And She's Nice Too
With 19 victories at the age of 26 is Lorena on her way to being the best ever?
SUPERSTITION MOUNTAIN, Ariz. -- The case can be made that this is where it all started to come together for Lorena Ochoa. The limb on which you would be climbing if you said it was here at Superstition Mountain in 2005 that the woman who dominated college golf at the nearby University of Arizona figured out how to handle the professional game would be solid indeed. It was in defeat here she learned how to fashion victories.
Ochoa was a 23-year-old with two career victories when stepped on the 16th tee of the Prospector Course in Sunday's final round with a four-stroke lead over Annika Sorenstam three years ago. Less than an hour later Ochoa watched helplessly as her tee ball on the first playoff hole sent gentle ripples through the pond guarding the left side of the fairway, all but handing the trophy to Sorenstam.
Through tears, Ochoa answered every question but it was a defeat made even more heartbreaking because she had told the mostly Mexican work crew at Superstition Mountain she would give them the trophy for the maintenance shed if she won. Later in 2005, Ochoa won the Wegmans Rochester LPGA, and her seven-stroke victory over Jee Young Lee Sunday at the Safeway International in a record-setting 22-under-par 266 was her 16th victory since April of 2006 -- less than two full seasons.
Suddenly, the snap hook under pressure is gone. Suddenly, the putter is more reliable under pressure. And, like so many overnight successes, her ascensions to the pinnacle of women's golf was neither sudden nor painless. The potion that spelled success for her was composed of equal parts of sweat and tears. Ochoa identified her weaknesses and addressed them.
Yes, there were flaws in her performance Sunday at the Safeway International. It was a 66 that could have been a 61 or a 60 -- her ball striking was that good. A few putts well within range failed to find the cup. But that is the nature of golf. It's a game of trying to control the uncontrollable. What Ochoa did was make the big shots when they were needed. She fell into a tie with Angela Stanford at one point but never relinquished the lead, taking control with a birdie on No. 9 that sent her to the back nine with a three-stroke lead.
Ochoa is a story you can't help rooting for. As great of a player as she has become -- 19 LPGA victories and on Thursday she will try to make the Kraft Nabisco Championship her second major title -- she is an even nicer person. Everyone says that. Everyone. The next person to say a bad word about Ochoa will be the first.
When she does things like visit the maintenance crew at Superstition Mountain, or sign autographs for 300 workers at the Ping equipment factory in Phoenix as she did last week it is a truly selfless act, done out of the glare of camera crews. She does good things simply because she is a good person.
What she did on the golf course at the Safeway International was beyond good and nearly past great. She demolished the tournament scoring record by four strokes and posted rounds of 65, 67, 68 and 66. No one else in the field of 144 had four rounds in the 60s. Ochoa had four rounds of 68 or better.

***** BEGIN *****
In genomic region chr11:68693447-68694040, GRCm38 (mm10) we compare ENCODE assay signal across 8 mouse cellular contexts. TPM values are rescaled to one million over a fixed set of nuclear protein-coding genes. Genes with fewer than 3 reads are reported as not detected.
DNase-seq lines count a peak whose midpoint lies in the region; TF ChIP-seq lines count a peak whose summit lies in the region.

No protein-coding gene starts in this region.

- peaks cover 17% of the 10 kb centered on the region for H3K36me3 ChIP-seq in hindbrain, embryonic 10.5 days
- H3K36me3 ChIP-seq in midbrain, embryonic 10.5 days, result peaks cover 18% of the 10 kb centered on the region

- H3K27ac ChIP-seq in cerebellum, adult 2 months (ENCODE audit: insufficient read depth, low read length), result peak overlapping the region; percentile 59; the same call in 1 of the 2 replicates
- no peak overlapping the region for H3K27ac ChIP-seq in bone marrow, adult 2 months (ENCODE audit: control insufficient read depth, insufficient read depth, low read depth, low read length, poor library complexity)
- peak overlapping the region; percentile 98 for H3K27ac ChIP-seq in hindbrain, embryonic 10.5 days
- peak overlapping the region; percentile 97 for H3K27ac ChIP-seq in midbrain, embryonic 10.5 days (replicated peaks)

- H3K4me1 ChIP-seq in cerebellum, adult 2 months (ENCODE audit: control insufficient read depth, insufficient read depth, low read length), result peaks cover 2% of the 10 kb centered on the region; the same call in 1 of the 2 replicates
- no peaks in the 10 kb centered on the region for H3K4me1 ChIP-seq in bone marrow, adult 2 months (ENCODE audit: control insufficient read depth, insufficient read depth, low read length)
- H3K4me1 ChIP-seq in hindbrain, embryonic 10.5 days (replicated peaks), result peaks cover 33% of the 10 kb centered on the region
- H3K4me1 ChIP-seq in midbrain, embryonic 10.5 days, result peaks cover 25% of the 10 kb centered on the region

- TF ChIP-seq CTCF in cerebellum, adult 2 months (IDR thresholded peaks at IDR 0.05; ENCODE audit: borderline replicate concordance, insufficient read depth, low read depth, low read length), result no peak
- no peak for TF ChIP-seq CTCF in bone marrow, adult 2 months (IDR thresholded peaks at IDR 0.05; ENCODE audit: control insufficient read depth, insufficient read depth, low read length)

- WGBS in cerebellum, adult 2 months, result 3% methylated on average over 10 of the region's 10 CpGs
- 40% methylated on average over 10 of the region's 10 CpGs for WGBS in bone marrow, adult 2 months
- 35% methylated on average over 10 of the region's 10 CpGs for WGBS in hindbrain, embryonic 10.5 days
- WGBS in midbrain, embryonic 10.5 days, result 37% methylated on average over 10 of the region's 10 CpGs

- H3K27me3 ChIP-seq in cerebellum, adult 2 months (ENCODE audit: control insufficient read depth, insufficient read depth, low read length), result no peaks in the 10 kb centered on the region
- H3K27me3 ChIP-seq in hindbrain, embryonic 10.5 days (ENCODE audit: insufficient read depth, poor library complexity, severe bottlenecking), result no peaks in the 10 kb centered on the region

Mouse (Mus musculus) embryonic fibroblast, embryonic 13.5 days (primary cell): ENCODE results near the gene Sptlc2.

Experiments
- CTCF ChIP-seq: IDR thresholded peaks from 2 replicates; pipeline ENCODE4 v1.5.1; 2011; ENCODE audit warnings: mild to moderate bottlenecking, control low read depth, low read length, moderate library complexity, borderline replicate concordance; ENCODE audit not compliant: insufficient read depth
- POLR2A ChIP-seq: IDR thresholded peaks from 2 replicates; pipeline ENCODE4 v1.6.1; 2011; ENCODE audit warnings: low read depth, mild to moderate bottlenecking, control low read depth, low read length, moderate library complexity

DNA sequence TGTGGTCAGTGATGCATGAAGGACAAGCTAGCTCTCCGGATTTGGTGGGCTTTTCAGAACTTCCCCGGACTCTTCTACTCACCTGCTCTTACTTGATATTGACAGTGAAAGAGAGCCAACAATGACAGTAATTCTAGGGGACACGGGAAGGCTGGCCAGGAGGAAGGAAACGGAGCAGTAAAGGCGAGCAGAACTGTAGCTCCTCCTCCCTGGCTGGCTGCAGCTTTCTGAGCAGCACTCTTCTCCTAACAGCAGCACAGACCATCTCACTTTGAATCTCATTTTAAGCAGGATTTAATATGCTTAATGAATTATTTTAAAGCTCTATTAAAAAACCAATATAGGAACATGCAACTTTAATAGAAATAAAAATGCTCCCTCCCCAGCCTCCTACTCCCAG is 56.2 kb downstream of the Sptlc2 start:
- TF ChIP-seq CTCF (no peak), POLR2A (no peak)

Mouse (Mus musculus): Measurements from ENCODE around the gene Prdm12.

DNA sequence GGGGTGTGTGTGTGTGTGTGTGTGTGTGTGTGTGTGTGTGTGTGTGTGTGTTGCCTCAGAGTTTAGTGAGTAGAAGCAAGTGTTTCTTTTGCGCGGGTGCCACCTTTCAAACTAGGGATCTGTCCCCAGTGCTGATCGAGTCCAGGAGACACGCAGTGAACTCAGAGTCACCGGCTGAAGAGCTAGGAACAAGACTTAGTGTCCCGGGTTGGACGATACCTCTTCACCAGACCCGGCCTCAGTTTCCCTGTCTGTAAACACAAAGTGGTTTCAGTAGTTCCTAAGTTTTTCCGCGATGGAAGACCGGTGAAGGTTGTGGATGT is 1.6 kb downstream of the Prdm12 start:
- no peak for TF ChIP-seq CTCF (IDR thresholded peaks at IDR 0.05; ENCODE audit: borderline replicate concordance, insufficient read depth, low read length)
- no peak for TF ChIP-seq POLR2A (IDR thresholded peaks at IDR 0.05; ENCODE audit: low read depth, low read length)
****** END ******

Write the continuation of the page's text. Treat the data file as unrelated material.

Here's something to ponder: Ochoa won six times in 2006 and eight times last year. With her second victory in three starts -- and second rout, winning the HSBC Women's Champions in Singapore by 11 strokes -- she has demonstrated that over the off season she has improved. The game his better and the confidence, once easily shaken, now appears to be rock solid.
The performance Ochoa put on at Superstition Mountain makes you wish the Kraft Nabisco could start tomorrow. The woman is on a roll and it is going to extremely interesting to see how this season plays out. We just came off the incredible standard set by Sorenstam, and now it seems as if the LPGA has another player of extraordinary ability ready to start an era of her own.
Consider this number: At the end of the 1996 season, the year in which Sorenstam turned 26, the Swede had six career LPGA victories, Ochoa, 26, has 19. Sorenstam won 11 times in the 2002 season, second only to the 13 Mickey Wright won in 1963. It's a record Ochoa is capable of challenging.
What she needs now is a little competition. Sorenstam finished T-9, 11 strokes behind Ochoa, but she has now broken par in all 14 of her rounds this year and appears to be nearing her pre-injury form. Part of the interest at the Kraft Nabisco will be to see who has what it takes to step up their game and challenge Ochoa.
There are certainly a slew of candidates, Paula Creamer, Cristie Kerr, Suzann Pettersen, Karrie Webb and Se Ri Pak among them. Stanford, who tied for fourth at the Safeway, seems to be finding her way. Jee Young Lee, the long-hitting Korean who was second to Ochoa, is enormously talented, and Minea Blomqvist of Finland who finished third could be a surprise.
But for now it is all Ochoa. She heads into the Kraft Nabisco having won the Safeway twice in a row and she goes to a Mission Hills course that has broken her heart a few times itself. It seems as if Ochoa is gracefully settling some old scores, and the Kraft Nabisco could be next on the list. And if she does destroy the field there as she did here, it will be with a smile -- and without no one saying a bad word about her -- and with a lot of really remarkable golf shots.